An essential oil obtained from the plant is used in perfumeries for men.An infusion of the leaves is an excellent rinse for dark hair and also helps in the treatment of dandruff.
All parts of the plant can be used medicinally, the root is the part most often used though the seeds have a stronger action. Parsley is antidandruff, antispasmodic, aperient, carminative, digestive, diuretic, emmenagogue, expectorant, galactofuge, kidney, stomachic and tonic. An infusion of the roots and seeds is taken after childbirth to promote lactation and help contract the uterus. Parsley is also a mild laxative and is useful for treating anaemia and convalescents. Caution is advised on the internal use of this herb, especially in the form of the essential oil. Excessive doses can cause liver and kidney damage, nerve inflammation and gastro-intestinal haemorrhage. It should not be prescribed for pregnant women or people with kidney diseases. A poultice of the leaves has been applied externally to soothe bites and stings, it is also said to be of value in treating tumours of a cancerous nature. It has been used to treat eye infections, whilst a wad of cotton soaked in the juice will relieve toothache or earache. It is also said to prevent hair loss and to make freckles disappear.If the leaves are kept close to the breasts of a nursing mother for a few days, the milk flow will cease.
The first sowing is made in a greenhouse in late winter. Prick out the seedlings into individual pots when they are large enough to handle and plant them out in mid to late spring. The second sowing is made outdoors in situ in the middle of spring and the third is also made in situ outdoors, this time in mid to late summer.Germination usually takes place in about 7 days at 25°c, though it can take 4 - 6 weeks. Germination time can be reduced by pre-soaking the seed for 12 hours in hot water that is allowed to cool quickly, but be careful not to overdo the heat and cook the seed. The seed remains viable in normal storage for 2 - 3 years.
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Parsley is commonly cultivated for its edible leaves, there are many named varieties. Three main groups of varieties have developed over a period of time and these have been grouped into subspecies as detailed below:-
P. crispum crispum. The curly leafed forms of parsley. This is the more ornamental form, especially when used as a dressing in salads, cooked meals etc. It also has a milder flavour. However the curly leaves tend to hold on to surface water and so they are more likely to contract fungal diseases in the winter. P. crispum neapolitanum Danert. Italian parsley. This has flat, or plain leaves and is considered to have a stronger flavour. This group is also hardier, in part at least because the leaves can shed water easily. P. crispum tuberosum (Bernh.)Crov. Hamburg parsley is a very distinct form with a swollen root that is used as a vegetable. The leaves are not of such good quality as the preceding forms, but can still be used as a flavouring.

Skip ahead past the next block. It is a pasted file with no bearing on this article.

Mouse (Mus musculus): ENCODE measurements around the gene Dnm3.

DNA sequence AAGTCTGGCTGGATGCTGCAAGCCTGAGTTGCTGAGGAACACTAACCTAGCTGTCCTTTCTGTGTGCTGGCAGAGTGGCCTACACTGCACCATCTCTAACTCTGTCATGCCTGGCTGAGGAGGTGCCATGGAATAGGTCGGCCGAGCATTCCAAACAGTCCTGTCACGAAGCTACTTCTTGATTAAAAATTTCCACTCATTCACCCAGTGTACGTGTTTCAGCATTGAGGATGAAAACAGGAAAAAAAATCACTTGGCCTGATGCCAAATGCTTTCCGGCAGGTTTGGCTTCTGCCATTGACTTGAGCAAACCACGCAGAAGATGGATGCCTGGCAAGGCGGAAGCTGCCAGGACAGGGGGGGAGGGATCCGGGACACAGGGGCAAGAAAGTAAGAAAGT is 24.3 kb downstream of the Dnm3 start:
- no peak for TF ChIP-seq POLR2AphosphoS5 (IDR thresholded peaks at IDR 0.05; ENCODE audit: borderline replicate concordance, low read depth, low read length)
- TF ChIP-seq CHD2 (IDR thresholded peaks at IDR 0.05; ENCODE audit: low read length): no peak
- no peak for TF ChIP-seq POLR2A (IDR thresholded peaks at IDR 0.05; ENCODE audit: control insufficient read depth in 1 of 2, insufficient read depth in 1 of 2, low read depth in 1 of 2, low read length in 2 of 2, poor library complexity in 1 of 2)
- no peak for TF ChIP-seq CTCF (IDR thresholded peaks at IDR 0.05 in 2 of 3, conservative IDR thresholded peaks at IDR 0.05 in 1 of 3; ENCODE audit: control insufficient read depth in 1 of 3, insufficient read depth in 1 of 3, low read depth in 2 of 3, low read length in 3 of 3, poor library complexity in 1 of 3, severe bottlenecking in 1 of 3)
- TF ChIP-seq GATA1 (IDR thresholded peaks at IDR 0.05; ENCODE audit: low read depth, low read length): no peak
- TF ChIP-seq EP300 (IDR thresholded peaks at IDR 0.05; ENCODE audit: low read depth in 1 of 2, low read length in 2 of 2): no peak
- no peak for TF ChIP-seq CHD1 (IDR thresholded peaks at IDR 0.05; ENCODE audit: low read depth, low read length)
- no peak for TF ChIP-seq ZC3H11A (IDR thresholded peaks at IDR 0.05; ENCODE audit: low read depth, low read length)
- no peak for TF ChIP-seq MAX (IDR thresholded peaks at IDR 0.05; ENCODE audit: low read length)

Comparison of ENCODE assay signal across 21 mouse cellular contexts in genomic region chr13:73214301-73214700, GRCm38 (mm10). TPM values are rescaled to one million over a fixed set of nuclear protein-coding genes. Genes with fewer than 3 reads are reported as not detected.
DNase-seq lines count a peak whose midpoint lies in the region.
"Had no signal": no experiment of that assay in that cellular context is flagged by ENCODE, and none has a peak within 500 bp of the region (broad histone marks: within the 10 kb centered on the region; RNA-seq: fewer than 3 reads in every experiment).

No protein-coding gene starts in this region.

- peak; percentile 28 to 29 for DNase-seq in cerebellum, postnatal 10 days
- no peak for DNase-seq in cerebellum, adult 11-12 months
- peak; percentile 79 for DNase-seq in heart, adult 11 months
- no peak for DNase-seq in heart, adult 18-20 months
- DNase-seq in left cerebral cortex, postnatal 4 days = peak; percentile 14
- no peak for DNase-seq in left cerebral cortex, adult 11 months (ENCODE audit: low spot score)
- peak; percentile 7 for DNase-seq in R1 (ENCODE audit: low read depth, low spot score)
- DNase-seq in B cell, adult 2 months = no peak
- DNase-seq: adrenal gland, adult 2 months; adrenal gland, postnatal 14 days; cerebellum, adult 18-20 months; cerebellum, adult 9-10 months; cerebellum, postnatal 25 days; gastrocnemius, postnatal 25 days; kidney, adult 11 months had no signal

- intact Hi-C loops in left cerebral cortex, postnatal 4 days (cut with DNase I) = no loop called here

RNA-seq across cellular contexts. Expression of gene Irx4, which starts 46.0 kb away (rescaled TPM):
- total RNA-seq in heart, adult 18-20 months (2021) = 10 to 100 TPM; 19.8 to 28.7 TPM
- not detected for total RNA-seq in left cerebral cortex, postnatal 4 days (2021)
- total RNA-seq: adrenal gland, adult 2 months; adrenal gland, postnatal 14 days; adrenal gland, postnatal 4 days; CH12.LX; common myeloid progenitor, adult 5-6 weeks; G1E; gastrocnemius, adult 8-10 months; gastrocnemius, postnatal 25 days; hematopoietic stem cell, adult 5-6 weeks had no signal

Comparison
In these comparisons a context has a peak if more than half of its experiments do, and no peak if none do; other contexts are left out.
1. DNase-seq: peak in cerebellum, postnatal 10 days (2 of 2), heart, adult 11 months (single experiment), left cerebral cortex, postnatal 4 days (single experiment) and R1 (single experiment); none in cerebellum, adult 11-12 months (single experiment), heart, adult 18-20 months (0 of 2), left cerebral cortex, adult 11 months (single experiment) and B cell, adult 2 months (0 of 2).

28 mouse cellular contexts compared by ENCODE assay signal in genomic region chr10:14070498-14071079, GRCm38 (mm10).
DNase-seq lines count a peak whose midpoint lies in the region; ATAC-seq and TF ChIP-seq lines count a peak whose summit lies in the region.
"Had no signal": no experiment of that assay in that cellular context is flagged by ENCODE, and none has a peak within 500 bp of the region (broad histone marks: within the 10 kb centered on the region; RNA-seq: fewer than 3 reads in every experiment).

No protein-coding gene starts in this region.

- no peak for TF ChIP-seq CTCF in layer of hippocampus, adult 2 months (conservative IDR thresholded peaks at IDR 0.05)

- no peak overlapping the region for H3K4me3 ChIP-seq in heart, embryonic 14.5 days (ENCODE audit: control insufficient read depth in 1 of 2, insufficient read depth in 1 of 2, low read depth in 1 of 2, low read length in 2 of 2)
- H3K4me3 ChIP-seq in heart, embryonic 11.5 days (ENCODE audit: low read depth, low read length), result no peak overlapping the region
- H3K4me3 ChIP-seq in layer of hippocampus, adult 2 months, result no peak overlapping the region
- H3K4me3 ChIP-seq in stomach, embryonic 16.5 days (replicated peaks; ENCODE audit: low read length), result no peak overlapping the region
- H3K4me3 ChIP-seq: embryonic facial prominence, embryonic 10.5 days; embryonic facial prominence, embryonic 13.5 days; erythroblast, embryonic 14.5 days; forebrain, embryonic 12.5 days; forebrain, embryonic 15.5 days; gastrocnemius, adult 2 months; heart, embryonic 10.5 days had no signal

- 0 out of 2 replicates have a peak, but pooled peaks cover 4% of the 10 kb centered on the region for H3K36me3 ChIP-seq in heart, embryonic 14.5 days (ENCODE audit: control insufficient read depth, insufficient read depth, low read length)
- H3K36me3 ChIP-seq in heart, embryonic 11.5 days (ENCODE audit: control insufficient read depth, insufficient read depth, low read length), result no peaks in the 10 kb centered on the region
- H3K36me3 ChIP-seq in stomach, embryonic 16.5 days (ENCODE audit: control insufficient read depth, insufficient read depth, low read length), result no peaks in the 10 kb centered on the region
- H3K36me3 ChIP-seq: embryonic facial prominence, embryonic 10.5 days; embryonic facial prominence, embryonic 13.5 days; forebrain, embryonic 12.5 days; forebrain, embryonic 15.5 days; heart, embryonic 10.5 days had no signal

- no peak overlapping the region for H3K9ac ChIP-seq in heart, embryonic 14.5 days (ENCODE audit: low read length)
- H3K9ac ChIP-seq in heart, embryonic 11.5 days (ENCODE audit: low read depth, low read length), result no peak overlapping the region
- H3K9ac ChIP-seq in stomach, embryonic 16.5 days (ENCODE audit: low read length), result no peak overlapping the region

Parsley is fairly winter-hardy, though it usually dies down in the cold weather, coming back into growth in early spring. By moving some plants into a protected area such as a greenhouse in the winter, or by putting a frame around them, leaves can usually be made available all winter. Parsley has a long history of use. The ancient Greeks believed that it sprang from the blood of Archemorus, the forerunner of death, and so did not eat it but used it for making wreaths to adorn the dead. The Romans wore garlands of it at feasts in the belief that it would prevent intoxication. They kept it away from nursing mothers, however, believing that it could cause epilepsy in the infant. Parsley is superficially similar to several poisonous species, including Fool's Parsley (Aethusa cynapium). Great care should be exercised if harvesting the plant from the wild. A good bee plant.A good companion plant, especially for growing near roses, tomatoes, carrots, chives and asparagus, giving them all added vigour and protection against certain pests, especially carrot root fly and rose beetles.
Problems, pests & diseases
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